By Jef With One F
By Bob Ruggiero
By Corey Deiterman
By Marco Torres
By Angelica Leicht
By Angelica Leicht
By Charne Graham
During their respective spells with the Galactic Cowboys and Atomic Opera, Dane and Len were perhaps the least devoutly Christian members of their outfits. Both drink alcohol, both like cigarettes (Dane smokes voraciously during our interview) and both are content with a certain vagueness of faith.
"I have a strong belief in God," Len says. "But organized religion has sort of turned me off in the past couple of years. I don't go to church; I have my own personal relationship with God."
Adds Dane, "It's not our mission to save the world."
Thus, when the older Sonnier leads his band in the harmony-drenched chorus to "Redefine" (one of the band's more propulsive originals), singing, "I want to redefine the meaning of a friend," he could be addressing his faith, or he could simply be chiding a close companion who's dicked him over. It's not clear, and that's the beauty of it: The narrator is there to observe, not to preach. On "Jones Time," Len -- who sings lead on occasion, but lacks his brother's soulful pipes -- documents a female junkie's surrender to the needle. And on "Way to Live," the group's oft-present female protagonist is deserted by her husband, left with "seven kids in a project house where they did live." Grim stuff. But the Sonnier Brothers handle things with believable empathy.
The band's definitive anthem is "Live for Today" (not the old Grass Roots chestnut), a universal ode to keeping one's head in the present. With its uplifting all-for-one sentiments, twisting chord progression and irresistible, hymnlike chorus, it's usually the tune that makes converts out of first-timers in the audience. The song is also an obvious choice for a first single if the Sonniers ever land a label deal with the seven-song demo they're shopping. Originally, they had help in that department from Taylor, who co-produced the demo with the Sonnier Brothers (at the time, just Dane and Len with a studio band) last year. Early signs of interest were promising, but soon Taylor's leads began to dry up, and the two parties split amicably.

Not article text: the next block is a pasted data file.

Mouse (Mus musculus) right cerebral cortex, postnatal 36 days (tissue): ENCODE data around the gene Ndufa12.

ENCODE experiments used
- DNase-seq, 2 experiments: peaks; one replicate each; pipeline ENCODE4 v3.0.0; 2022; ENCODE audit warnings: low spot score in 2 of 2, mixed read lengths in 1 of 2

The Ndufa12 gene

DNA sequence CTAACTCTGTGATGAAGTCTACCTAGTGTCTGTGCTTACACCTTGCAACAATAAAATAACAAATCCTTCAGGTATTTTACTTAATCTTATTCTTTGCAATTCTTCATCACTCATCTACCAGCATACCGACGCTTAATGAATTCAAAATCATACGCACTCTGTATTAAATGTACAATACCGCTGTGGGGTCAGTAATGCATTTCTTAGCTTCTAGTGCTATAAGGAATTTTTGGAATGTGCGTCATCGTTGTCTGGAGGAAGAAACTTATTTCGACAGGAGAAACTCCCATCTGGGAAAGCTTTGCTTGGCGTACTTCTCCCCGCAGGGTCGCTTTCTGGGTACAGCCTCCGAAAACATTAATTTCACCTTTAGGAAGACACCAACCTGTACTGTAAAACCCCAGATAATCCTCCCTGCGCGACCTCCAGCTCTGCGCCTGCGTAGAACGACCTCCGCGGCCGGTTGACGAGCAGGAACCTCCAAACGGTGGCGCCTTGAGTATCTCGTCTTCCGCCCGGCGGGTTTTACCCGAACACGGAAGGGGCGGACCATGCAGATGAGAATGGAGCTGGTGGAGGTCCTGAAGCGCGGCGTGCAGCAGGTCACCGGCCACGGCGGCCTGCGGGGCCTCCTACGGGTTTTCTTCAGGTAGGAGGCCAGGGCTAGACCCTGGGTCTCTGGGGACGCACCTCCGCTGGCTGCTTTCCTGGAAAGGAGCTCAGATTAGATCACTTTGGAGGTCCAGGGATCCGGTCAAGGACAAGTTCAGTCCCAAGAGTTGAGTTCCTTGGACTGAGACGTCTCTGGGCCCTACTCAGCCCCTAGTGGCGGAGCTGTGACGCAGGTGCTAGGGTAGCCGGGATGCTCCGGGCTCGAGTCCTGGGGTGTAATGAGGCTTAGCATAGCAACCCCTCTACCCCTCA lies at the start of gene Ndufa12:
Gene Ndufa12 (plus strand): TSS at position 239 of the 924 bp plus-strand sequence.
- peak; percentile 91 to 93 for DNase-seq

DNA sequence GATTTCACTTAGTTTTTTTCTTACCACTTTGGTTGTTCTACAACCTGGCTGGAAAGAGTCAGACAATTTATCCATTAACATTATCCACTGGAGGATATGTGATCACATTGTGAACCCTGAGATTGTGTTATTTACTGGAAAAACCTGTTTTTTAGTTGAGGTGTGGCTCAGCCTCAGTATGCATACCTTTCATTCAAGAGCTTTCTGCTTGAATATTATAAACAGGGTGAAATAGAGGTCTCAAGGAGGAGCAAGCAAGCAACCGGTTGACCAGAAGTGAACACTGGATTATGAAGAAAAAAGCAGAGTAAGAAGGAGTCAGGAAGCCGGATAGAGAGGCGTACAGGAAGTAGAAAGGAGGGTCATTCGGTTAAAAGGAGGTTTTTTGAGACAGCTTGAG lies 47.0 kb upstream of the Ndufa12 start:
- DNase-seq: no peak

"We took a stab at the whole relationship thing [with Taylor] again. We basically just solidified our friendship, and that led to the natural progression of him playing with us [Taylor plays keyboards on the demo]," says Dane. "Then, you know, it was like, 'Let me try and shop this.' But toward the end, it was just ...."
"He wants to play, man," Len jumps in, referring to Taylor's work with his own jazz fusion outfit, Moons of Jupiter. "He doesn't want to manage bands."
So, for now, Dane is managing the Sonnier Brothers Band, and doing so with some success. Aside from playing weekly at the Urban Art Bar, the group can often be seen opening for touring acts at Rockefeller's and the Fabulous Satellite Lounge. Live, the band is a powerful, professional unit, which is remarkable considering they don't have the money to afford a rehearsal space.
"So basically we just get our rehearsals done by playing gigs," Dane says. "We've just made a point to take any gig -- no matter what the price. We'll play anywhere with anybody."
Once you've had and lost everything, it seems, you learn to appreciate even the smallest pittance.
"To me, music had always been about fun," Len says. "And when you take the fun out of it, what's the point?"
The Sonnier Brothers Band performs Thursday, February 27, at the Urban Art Bar, 112 Milam. Doors open at 8 p.m. With Hr and Ty and the Semiautomatics. Cover is $5. For info, call 225-0500.
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